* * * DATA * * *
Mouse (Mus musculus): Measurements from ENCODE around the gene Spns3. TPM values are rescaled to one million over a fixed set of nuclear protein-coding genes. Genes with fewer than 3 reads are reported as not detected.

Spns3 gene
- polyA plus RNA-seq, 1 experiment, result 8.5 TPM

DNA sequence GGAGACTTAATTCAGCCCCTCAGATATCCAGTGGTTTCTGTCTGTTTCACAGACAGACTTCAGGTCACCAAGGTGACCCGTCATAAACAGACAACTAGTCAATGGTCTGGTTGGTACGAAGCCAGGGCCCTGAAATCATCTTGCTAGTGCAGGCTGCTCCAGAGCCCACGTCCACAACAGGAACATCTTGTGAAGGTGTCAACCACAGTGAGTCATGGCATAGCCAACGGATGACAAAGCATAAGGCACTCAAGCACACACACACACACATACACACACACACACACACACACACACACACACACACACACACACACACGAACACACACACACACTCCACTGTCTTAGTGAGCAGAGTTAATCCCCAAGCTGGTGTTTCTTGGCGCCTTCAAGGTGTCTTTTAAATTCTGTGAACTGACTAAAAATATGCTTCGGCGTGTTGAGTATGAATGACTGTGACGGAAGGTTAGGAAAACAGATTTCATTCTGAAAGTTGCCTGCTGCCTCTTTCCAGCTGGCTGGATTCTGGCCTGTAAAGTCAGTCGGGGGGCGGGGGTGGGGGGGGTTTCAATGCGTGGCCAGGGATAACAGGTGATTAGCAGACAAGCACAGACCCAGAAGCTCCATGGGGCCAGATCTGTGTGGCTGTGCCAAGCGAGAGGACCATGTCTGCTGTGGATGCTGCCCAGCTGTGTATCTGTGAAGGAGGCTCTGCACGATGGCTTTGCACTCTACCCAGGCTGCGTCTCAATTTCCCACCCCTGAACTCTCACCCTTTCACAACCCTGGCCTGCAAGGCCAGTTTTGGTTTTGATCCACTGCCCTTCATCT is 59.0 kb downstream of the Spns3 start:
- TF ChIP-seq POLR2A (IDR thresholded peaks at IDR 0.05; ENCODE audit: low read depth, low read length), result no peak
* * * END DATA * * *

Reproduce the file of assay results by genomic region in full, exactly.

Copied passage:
Mouse (Mus musculus): Measurements from ENCODE around the gene Spns3. TPM values are rescaled to one million over a fixed set of nuclear protein-coding genes. Genes with fewer than 3 reads are reported as not detected.

Spns3 gene
- polyA plus RNA-seq, 1 experiment, result 8.5 TPM

DNA sequence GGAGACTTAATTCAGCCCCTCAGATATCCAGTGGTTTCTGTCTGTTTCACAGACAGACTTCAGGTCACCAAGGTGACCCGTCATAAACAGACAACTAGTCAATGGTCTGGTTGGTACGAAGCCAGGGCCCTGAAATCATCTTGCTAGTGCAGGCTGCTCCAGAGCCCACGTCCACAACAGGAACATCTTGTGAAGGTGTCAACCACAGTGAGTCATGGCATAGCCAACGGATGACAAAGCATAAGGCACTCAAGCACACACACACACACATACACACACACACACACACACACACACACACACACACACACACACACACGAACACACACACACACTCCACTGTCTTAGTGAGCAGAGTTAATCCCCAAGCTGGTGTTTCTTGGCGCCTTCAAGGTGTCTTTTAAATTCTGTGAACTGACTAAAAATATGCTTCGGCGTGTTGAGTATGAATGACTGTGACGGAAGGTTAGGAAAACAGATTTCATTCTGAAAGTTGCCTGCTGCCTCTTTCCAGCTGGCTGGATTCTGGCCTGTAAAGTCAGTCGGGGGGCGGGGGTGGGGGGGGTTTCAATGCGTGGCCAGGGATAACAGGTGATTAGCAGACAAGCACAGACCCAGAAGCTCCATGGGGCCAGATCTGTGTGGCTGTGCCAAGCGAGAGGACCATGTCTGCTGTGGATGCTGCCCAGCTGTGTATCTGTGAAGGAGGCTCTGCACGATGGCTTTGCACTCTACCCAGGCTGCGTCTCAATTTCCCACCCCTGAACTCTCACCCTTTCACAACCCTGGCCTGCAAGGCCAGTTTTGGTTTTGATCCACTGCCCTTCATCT is 59.0 kb downstream of the Spns3 start:
- TF ChIP-seq POLR2A (IDR thresholded peaks at IDR 0.05; ENCODE audit: low read depth, low read length), result no peak